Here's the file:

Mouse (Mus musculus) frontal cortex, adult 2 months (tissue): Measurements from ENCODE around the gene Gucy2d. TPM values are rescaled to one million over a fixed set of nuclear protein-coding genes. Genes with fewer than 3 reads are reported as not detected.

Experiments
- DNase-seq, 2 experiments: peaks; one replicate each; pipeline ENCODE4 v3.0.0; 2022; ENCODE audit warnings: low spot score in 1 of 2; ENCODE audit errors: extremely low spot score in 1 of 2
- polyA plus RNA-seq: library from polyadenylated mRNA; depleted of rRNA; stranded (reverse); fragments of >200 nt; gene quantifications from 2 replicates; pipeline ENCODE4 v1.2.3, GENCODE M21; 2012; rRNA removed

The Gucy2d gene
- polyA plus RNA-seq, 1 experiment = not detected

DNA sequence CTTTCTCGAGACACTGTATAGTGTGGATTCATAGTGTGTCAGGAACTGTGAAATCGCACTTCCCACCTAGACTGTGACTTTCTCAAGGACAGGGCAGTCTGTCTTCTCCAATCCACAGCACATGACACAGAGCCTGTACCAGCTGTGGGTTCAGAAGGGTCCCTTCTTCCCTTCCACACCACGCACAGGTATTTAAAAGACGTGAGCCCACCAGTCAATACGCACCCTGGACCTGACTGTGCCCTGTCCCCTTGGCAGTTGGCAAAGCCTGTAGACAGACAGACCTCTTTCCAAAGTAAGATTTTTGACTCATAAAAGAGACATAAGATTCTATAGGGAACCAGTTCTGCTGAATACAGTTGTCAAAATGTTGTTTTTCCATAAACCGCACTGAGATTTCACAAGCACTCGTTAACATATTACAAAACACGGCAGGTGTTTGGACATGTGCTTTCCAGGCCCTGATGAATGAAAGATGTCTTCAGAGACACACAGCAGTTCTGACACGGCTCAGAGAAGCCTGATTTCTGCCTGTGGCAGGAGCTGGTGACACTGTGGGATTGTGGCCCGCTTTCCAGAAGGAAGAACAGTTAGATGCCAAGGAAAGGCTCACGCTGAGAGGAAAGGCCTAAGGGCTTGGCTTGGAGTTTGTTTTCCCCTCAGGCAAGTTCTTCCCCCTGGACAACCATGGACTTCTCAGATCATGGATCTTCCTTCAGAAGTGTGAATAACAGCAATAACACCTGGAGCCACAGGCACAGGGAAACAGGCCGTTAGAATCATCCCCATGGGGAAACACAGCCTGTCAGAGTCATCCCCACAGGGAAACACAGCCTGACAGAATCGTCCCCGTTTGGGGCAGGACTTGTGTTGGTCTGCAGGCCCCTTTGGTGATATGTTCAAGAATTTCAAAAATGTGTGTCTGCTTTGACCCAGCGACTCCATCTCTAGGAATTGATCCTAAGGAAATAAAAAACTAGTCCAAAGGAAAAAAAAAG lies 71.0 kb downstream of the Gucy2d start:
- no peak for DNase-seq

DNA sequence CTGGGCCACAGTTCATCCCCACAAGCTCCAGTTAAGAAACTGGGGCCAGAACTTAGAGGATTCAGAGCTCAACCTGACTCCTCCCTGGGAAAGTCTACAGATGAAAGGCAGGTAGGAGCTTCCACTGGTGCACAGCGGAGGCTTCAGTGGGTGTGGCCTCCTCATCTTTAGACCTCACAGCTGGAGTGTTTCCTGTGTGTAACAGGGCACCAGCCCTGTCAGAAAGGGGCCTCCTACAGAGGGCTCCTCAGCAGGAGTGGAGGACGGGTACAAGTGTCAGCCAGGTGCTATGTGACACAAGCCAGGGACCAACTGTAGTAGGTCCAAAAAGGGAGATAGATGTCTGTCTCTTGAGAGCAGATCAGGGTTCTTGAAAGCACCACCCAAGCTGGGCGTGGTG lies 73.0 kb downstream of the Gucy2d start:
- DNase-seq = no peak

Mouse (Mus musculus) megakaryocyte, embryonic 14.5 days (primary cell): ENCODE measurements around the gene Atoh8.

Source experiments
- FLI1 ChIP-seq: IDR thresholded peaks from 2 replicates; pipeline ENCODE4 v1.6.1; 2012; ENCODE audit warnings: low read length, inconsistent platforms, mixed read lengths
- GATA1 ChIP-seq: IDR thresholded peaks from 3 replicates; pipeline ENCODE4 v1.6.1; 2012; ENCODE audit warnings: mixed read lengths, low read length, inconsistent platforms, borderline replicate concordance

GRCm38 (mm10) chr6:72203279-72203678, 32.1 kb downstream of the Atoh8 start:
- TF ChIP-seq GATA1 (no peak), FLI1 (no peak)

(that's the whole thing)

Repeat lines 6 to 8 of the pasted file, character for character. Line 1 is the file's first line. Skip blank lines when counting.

- polyA plus RNA-seq, 1 experiment = not detected

DNA sequence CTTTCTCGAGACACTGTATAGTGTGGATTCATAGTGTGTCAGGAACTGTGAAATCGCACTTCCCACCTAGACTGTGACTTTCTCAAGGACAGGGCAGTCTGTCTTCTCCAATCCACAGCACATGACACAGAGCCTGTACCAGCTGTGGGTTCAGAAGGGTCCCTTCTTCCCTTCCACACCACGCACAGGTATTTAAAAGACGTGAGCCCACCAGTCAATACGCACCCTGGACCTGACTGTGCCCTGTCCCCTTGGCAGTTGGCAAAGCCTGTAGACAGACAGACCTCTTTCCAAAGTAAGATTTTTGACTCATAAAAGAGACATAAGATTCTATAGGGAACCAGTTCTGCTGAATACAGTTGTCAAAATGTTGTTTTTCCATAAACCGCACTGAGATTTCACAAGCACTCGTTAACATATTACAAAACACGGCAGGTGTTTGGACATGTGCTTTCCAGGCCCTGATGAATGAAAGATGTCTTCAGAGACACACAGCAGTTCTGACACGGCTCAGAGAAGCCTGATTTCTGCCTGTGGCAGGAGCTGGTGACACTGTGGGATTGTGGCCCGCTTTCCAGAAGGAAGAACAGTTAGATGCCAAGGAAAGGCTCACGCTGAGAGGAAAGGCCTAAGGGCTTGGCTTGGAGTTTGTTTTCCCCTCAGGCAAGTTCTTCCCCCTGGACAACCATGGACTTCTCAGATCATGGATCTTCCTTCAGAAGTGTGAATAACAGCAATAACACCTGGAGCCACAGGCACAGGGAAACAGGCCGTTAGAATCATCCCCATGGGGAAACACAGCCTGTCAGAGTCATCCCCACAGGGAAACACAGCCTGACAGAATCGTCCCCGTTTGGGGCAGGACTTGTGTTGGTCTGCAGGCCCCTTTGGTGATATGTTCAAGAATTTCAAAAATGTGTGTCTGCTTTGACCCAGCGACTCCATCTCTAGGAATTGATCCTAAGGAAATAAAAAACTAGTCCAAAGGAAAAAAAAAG lies 71.0 kb downstream of the Gucy2d start:
- no peak for DNase-seq